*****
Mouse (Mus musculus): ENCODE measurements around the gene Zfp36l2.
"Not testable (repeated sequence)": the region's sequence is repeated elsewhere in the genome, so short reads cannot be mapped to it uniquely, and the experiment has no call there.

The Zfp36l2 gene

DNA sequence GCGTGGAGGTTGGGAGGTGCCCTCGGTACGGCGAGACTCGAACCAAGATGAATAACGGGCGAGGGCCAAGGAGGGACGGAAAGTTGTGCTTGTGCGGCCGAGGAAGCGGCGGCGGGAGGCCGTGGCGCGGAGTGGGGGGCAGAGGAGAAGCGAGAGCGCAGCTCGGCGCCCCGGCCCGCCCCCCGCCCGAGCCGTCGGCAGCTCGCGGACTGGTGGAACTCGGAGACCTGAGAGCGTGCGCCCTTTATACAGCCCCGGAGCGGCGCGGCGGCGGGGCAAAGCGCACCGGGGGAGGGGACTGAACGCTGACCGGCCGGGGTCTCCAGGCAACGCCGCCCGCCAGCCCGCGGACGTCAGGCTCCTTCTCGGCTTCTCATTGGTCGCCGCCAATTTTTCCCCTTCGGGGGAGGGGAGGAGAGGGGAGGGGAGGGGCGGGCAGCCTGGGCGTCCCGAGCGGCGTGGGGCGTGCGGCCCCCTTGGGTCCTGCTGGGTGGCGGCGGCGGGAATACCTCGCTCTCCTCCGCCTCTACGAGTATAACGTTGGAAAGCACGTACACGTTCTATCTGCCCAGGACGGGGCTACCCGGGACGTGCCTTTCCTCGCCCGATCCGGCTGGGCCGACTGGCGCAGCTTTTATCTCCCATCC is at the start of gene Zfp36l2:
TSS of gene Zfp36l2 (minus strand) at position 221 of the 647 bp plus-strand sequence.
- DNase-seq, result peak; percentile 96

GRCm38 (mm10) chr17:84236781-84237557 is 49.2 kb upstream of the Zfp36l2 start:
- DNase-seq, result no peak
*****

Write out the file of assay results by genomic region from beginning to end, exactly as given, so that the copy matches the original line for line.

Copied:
Mouse (Mus musculus): ENCODE measurements around the gene Zfp36l2.
"Not testable (repeated sequence)": the region's sequence is repeated elsewhere in the genome, so short reads cannot be mapped to it uniquely, and the experiment has no call there.

The Zfp36l2 gene

DNA sequence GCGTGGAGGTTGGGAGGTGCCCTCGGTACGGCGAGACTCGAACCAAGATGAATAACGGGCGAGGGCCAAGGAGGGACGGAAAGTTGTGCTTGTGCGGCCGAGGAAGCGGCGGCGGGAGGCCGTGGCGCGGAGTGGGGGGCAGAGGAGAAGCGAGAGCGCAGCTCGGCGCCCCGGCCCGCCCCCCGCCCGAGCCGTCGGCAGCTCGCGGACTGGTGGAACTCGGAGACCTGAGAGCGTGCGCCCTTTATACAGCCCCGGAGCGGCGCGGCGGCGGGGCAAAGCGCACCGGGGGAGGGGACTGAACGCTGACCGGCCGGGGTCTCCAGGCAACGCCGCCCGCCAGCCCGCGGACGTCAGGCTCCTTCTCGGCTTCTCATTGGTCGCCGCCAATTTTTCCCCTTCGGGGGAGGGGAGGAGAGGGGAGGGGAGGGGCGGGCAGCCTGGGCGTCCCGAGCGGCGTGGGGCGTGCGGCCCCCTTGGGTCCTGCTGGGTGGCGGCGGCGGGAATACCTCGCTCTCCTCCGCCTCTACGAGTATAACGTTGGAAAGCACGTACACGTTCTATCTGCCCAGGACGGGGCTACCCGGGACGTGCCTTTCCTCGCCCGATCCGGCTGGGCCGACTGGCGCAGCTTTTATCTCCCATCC is at the start of gene Zfp36l2:
TSS of gene Zfp36l2 (minus strand) at position 221 of the 647 bp plus-strand sequence.
- DNase-seq, result peak; percentile 96

GRCm38 (mm10) chr17:84236781-84237557 is 49.2 kb upstream of the Zfp36l2 start:
- DNase-seq, result no peak